I have a love-hate relationship with Pinterest. Ok, ok, mostly love. But on occasion, rather than feeling inspired, I am left feeling overwhelmed. This was the case when I would look at mud kitchens. I am trying to remember where I first came across the idea, but I was immediately smitten. I started a board and pinned like crazy. Hand-made or purchased kitchens were cost-prohibitive. Then somewhere along the way it dawned on me that all we needed was mud, some spoons and bowls, maybe a surface to work on, and we were in business. I started thinking in simpler terms–like cinder blocks and plywood.
I began searching Facebook marketplace for free/cheap items that might work for a mud kitchen. I looked for wood logs, wood planks, bricks and cinder blocks, and the like. I stumbled onto some wood shipping crates for around $5 a piece. I sketched out a design idea, and with one piece of plywood, we were able to get the whole thing to come together. By “we” I mean my husband (and the nice man from Home Depot who made many cuts to the plywood) who took my not-to-scale sketch and turned it into reality. I looked through the kitchen for unused/old items, and the kids and I took a trip to Goodwill for the rest.
In my excitement, I neglected to think through where the mud and water would come from. We don’t have a working outside faucet in the backyard, and while we don’t have a manicured lawn by any stretch, I didn’t really want them digging up what little yard we have.
I ended up with a jug with a pump on the top, but the truth is, most of the time I don’t even fill it and there is plenty of rain water to use. I don’t love the look of it, but I just stick it off to the side and ignore it, haha. I bought a bag of organic soil, and the kids added in mulch from under the swing set and sand from the sandbox.
The mud kitchen is hands-down the kids favorite thing to play with when we are in the backyard. It makes it ok to make a huge, muddy mess, and it encourages pretend play, which are both so fun. Sometimes they dump out the mud, but more often, they hoard it and keep it until the next time they come out to play. There’s something about when it gets to that perfect consistency. I adore all the creations that come out of the kitchen, and I am continually amazed at the unique natural objects they add in.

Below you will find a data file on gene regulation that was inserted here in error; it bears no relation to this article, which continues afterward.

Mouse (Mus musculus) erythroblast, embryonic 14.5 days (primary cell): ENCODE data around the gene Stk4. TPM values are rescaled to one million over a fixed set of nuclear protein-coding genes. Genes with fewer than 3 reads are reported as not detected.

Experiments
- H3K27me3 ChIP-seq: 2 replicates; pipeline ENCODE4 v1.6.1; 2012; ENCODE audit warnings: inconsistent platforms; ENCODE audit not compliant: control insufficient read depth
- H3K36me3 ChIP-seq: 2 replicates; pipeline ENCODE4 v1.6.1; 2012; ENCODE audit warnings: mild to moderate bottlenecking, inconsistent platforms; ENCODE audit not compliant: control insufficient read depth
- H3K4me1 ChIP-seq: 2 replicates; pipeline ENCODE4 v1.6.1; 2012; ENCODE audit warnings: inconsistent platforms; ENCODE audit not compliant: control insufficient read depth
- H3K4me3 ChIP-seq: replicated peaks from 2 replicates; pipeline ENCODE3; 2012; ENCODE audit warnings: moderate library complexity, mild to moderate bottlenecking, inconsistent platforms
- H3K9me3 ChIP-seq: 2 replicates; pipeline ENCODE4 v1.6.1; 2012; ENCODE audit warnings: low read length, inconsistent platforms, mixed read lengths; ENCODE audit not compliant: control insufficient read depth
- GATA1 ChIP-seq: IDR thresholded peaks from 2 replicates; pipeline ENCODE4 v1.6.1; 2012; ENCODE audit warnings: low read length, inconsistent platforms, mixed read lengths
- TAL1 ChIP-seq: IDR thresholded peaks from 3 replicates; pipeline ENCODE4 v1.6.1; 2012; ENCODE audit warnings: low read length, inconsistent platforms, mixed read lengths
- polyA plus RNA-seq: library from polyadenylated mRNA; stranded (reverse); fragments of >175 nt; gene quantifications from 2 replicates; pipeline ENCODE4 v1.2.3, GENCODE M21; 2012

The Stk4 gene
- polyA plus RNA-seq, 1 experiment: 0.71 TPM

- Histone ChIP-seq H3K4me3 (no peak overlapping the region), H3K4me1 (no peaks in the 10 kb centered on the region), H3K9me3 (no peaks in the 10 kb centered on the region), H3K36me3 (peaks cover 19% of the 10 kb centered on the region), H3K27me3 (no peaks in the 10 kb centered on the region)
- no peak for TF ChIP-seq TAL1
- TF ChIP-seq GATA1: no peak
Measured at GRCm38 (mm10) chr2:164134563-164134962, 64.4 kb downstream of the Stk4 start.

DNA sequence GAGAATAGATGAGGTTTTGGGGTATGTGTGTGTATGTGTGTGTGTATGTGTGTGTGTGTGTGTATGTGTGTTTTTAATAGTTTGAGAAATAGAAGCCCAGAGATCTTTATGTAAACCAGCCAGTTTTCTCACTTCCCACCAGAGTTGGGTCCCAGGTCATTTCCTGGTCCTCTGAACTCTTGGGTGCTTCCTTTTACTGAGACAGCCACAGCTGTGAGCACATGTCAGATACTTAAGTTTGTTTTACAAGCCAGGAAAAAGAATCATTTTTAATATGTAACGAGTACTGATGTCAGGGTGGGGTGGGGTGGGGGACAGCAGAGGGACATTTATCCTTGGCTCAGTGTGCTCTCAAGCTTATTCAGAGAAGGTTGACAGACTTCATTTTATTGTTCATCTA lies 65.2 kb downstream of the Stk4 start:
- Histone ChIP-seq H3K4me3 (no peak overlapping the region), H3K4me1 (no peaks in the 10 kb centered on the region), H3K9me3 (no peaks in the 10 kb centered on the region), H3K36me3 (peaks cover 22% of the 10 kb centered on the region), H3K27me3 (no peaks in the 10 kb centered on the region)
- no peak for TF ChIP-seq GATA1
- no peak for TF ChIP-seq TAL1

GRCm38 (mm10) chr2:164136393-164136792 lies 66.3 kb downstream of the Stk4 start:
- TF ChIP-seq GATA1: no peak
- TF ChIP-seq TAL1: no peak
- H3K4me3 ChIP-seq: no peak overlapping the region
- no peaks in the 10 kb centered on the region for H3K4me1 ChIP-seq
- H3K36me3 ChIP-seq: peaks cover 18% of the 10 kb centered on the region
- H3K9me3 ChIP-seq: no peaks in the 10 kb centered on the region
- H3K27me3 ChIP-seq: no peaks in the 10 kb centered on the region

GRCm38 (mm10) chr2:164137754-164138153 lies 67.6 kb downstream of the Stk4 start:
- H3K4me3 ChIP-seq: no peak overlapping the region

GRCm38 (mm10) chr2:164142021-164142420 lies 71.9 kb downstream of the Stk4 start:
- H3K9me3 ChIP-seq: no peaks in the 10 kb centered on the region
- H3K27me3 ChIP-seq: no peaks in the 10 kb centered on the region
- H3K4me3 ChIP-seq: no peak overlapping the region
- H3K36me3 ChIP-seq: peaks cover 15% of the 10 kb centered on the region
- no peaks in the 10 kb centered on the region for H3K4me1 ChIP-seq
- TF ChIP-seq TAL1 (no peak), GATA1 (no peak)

Ok, let’s talk about cleaning up, because, (surprise, surprise) mud is messy. Let me preface all of this by saying we wear play clothes and waterproof shoes (wellies/natives) for mud play. I got boot trays that go by the door which helps keep some dirt from traveling. When they get really messy, I just strip them down outside or right inside the door and throw them in the shower. I also sometimes hose them down outside in the driveway before coming inside. More often than not, they end up more wet than muddy.
Do any of you have a child that doesn’t like getting dirty? This is not the case for my two, but in my years in the classroom and with children we’ve had over at the house for play-dates, muddy play doesn’t always go over well. Here are a couple things that have worked for me in the classroom: If possible, start young. Have your little one put their feet in the sand/mud/water as a starting place for sensory play if everything still goes in the mouth. Heavily supervised messy play from a young age builds the foundation.
Start small. Maybe just try putting out a bowl of water and a bowl of sand with some items for filling and dumping and see what happens. Let your child see you interacting with the sand and water as well. Pay close attention to what parts of messy play they like and what they’re not jiving with, and build from there.
For our family, the freedom to get muddy and messy is an essential part of childhood. The mud kitchen is a fun way to add to mud/sand/water play, but mud is really the star of the show.